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Progress Seen in Stemming Flow of Foreign Fighters to IS

FILE - This image taken from video shows an Islamic State militant waving upon his arrival in Beiji, north of Baghdad, June 17, 2014.
FILE - This image taken from video shows an Islamic State militant waving upon his arrival in Beiji, north of Baghdad, June 17, 2014.

Efforts to stem the flow of foreign fighters to Iraq and Syria may be starting to have impact, though there are concerns some would-be jihadists are now looking to join the battle elsewhere.

The Office of the Director of National Intelligence said this week that an estimated 25,000 foreign fighters from more than 100 countries had traveled to take part in the conflict, including more than 4,500 from Western countries.

Both numbers are up from the previous estimates, released in March, when intelligence officials said there were more than 22,000 foreign fighters, including at least 3,700 from the West.

Still, officials and analysts believe the increase in the numbers is partly a result of improved intelligence, including information from countries working with the U.S., that's helping to give a more comprehensive view of the problem.

“There’s been a real effort to share intelligence information among Western countries and countries in the region,” former National Counterterrorism Center Director Matthew Olsen told VOA in an interview before the latest estimates were released. “That’s paying off now, and it’s going to continue pay dividends down the road.”

Officials point out that while the number of Americans looking to take part in the conflict in Syria has also risen — up to more than 250 — the estimate includes people who were stopped from making the journey or who are being monitored after having returned to the U.S.

Turkey also is increasingly getting credit for cracking down, arresting a growing number of would-be foreign fighters as they fly into the country.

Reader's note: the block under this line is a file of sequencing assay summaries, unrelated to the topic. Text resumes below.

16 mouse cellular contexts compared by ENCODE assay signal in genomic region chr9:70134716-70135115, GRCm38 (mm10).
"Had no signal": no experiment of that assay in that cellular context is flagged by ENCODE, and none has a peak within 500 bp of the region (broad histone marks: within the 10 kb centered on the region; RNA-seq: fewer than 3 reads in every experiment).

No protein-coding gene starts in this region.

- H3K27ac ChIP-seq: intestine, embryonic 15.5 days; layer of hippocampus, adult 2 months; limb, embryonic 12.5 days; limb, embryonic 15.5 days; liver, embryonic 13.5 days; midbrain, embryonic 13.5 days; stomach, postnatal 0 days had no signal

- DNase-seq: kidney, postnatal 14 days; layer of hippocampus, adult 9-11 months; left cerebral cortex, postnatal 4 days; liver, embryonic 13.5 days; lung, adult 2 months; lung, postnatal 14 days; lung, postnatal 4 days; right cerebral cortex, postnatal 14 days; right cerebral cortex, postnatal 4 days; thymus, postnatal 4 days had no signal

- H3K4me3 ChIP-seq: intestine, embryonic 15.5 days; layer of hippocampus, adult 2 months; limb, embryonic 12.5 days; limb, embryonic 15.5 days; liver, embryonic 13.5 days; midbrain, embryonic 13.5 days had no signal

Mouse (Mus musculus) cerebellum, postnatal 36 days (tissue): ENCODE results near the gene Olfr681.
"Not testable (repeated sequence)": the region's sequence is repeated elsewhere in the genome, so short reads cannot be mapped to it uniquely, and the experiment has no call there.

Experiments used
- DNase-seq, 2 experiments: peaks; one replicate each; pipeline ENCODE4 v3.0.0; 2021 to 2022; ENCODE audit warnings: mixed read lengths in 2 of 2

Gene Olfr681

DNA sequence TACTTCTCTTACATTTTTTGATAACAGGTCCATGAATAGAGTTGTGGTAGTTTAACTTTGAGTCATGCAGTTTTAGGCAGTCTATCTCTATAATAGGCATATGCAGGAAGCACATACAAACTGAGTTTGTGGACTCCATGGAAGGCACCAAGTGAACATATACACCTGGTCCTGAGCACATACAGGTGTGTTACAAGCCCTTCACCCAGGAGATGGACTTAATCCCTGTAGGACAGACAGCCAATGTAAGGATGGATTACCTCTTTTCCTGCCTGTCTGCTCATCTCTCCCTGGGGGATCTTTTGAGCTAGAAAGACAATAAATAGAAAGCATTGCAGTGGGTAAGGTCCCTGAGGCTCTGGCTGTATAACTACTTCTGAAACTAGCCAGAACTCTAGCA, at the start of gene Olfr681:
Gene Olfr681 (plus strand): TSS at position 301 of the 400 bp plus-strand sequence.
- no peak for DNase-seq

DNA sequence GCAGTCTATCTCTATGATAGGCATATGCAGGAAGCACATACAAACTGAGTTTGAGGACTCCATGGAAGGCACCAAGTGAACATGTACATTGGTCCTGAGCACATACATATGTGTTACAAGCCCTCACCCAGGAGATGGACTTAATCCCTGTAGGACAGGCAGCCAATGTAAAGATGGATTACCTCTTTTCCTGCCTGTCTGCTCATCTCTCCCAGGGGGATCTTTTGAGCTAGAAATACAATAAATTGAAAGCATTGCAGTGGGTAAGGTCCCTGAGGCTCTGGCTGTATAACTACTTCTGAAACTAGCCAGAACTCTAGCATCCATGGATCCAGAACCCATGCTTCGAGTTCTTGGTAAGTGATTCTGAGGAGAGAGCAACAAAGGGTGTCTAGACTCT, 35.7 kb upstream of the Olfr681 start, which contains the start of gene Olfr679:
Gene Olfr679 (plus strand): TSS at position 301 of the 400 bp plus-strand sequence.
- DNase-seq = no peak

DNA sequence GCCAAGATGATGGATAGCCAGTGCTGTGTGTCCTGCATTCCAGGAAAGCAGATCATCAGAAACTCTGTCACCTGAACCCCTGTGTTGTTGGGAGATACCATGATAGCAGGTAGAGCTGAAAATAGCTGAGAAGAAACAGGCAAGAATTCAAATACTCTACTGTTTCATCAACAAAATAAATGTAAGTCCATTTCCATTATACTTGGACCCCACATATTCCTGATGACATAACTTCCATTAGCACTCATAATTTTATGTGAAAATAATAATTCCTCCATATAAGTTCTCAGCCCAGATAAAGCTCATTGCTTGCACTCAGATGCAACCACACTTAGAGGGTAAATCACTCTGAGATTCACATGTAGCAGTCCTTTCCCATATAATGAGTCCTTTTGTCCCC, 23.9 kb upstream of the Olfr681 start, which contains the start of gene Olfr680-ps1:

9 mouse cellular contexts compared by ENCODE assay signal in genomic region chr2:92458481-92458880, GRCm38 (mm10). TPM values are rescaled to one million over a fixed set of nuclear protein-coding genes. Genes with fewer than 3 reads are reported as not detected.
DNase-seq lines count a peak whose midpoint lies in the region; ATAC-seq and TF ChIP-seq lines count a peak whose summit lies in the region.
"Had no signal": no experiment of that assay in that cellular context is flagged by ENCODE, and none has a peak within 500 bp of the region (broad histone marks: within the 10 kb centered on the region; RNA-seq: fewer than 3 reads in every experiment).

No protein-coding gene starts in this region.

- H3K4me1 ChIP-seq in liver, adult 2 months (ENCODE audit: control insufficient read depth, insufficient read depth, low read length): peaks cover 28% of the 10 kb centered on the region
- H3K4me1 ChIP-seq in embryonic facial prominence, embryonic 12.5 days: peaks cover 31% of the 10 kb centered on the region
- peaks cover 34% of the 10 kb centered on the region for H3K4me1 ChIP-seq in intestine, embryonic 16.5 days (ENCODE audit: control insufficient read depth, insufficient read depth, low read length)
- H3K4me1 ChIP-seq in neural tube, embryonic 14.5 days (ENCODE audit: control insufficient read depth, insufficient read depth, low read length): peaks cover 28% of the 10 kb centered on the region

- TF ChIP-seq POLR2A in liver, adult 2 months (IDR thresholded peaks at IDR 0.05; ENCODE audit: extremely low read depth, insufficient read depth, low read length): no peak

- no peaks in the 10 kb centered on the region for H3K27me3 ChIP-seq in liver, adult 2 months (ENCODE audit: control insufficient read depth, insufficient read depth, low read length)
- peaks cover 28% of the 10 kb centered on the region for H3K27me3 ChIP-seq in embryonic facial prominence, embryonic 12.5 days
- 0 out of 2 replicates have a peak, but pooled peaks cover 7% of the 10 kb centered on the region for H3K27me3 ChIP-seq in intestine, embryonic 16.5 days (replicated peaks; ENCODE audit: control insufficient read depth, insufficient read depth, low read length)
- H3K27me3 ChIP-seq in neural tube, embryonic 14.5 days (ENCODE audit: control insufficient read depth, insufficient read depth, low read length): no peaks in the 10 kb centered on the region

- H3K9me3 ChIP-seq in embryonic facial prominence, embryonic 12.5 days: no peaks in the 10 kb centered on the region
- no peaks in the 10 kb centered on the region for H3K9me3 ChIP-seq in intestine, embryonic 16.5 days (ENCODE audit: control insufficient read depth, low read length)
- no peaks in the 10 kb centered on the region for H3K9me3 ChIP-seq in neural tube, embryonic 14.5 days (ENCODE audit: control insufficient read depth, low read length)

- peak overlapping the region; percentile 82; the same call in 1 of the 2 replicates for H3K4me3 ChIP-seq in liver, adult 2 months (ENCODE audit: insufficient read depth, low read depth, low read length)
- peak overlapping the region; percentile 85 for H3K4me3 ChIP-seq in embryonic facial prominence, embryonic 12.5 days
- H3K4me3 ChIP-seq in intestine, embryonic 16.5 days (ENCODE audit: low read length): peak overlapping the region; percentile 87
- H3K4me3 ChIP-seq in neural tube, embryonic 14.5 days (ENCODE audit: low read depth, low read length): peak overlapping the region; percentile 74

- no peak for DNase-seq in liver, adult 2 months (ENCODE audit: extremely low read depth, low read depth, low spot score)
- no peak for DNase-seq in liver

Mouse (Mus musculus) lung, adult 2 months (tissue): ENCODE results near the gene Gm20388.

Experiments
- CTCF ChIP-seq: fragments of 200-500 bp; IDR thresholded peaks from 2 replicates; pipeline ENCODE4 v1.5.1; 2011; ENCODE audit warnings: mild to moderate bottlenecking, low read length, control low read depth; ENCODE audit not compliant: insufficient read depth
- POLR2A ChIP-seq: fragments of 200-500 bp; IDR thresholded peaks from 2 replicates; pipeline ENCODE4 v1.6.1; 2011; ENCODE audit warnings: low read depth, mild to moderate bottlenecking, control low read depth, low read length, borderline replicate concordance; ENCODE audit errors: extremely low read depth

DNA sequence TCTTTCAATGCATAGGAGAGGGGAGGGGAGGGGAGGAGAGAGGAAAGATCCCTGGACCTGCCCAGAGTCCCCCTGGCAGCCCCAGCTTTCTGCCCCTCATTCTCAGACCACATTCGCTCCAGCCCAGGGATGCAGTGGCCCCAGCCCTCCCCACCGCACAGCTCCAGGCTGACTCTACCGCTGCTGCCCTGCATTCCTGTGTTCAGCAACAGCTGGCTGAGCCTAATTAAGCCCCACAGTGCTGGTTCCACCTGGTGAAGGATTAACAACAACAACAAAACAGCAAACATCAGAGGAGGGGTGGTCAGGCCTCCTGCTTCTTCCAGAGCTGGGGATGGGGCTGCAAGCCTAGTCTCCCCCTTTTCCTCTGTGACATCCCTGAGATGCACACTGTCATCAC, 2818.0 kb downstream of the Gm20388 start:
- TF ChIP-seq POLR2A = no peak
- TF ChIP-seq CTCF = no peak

Slow loss of capacity

Such efforts, along with what analysts say is a high rate of attrition among foreign fighters, seem to be helping to slowly eat away at the capacity of terror groups, like the self-declared Islamic State.

“It’s not operating at the same capacity that it was a year ago,” said Daveed Gartenstein-Ross, a counterterror analyst with the Foundation for Defense of Democracies. “It’s lost territory. It seems to have lost money.”

The latest U.S. intelligence estimates would also suggest the group is perhaps starting to have difficulty maintaining the size of its fighting force, with attrition, the coalition air campaign and some success on the ground by Kurdish forces and others starting to make a dent.

“We assess the Islamic State of Iraq and the Levant (ISIL) can muster between 20,000 to 30,000 fighters across Iraq and Syria,” an ODNI spokesperson told VOA.

The figure, which includes a few dozen Americans and hundreds from other Western countries, is down slightly from earlier estimates of 22,000 to 32,000 in March, and follows a series of losses for the Islamic State in northern Syria, including Tal Abyad, a key hub for both foreign fighters and supplies.

“Losing that has had an impact and will continue to have an impact if they can’t find ways to resupply themselves,” a defense official told VOA on condition of anonymity.

Resilience demonstrated

But while Islamic State may be feeling the pressure, observers say the terror group is again showing its resilience.

“That flow is still there,” said Harleen Gambhir, a counterterrorism analyst at the Institute for the Study of War, adding the Islamic State recruits are even coming from places that until now have not been a fertile source of foreign fighters for the terror group, such as Uganda and Sudan.

And she warned that efforts to stop foreign fighters from reaching the battlefields in Iraq and Syria could backfire.

“ISIS has adapted to that and responded by telling its fighters that it is legitimate for them to travel to other places where ISIS and its affiliates are fighting, like Libya and Afghanistan and now the Caucasus,” she said.

According to Gambhir and others, the shift fits in with the Islamic State’s at times pragmatic approach.

“ISIS is trying to foster and grow its affiliates in a way that it can outlast defeat in Syria and Iraq, if it comes,” she said.